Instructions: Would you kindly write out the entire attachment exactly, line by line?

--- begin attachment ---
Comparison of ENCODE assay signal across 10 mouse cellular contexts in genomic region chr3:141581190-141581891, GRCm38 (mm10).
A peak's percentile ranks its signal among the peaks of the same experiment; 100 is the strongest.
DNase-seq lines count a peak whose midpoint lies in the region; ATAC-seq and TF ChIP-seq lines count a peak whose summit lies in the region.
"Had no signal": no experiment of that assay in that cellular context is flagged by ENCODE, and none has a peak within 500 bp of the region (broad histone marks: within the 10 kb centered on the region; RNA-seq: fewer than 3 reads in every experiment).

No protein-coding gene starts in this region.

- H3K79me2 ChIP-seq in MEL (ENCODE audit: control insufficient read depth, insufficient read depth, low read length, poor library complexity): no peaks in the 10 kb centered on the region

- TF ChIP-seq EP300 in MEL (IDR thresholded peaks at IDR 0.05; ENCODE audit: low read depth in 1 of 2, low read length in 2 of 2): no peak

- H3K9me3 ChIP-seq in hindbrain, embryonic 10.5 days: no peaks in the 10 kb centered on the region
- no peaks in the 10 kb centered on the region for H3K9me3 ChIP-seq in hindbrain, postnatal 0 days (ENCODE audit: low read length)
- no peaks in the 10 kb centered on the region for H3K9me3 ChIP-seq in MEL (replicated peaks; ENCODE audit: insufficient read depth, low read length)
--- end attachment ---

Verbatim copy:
Comparison of ENCODE assay signal across 10 mouse cellular contexts in genomic region chr3:141581190-141581891, GRCm38 (mm10).
A peak's percentile ranks its signal among the peaks of the same experiment; 100 is the strongest.
DNase-seq lines count a peak whose midpoint lies in the region; ATAC-seq and TF ChIP-seq lines count a peak whose summit lies in the region.
"Had no signal": no experiment of that assay in that cellular context is flagged by ENCODE, and none has a peak within 500 bp of the region (broad histone marks: within the 10 kb centered on the region; RNA-seq: fewer than 3 reads in every experiment).

No protein-coding gene starts in this region.

- H3K79me2 ChIP-seq in MEL (ENCODE audit: control insufficient read depth, insufficient read depth, low read length, poor library complexity): no peaks in the 10 kb centered on the region

- TF ChIP-seq EP300 in MEL (IDR thresholded peaks at IDR 0.05; ENCODE audit: low read depth in 1 of 2, low read length in 2 of 2): no peak

- H3K9me3 ChIP-seq in hindbrain, embryonic 10.5 days: no peaks in the 10 kb centered on the region
- no peaks in the 10 kb centered on the region for H3K9me3 ChIP-seq in hindbrain, postnatal 0 days (ENCODE audit: low read length)
- no peaks in the 10 kb centered on the region for H3K9me3 ChIP-seq in MEL (replicated peaks; ENCODE audit: insufficient read depth, low read length)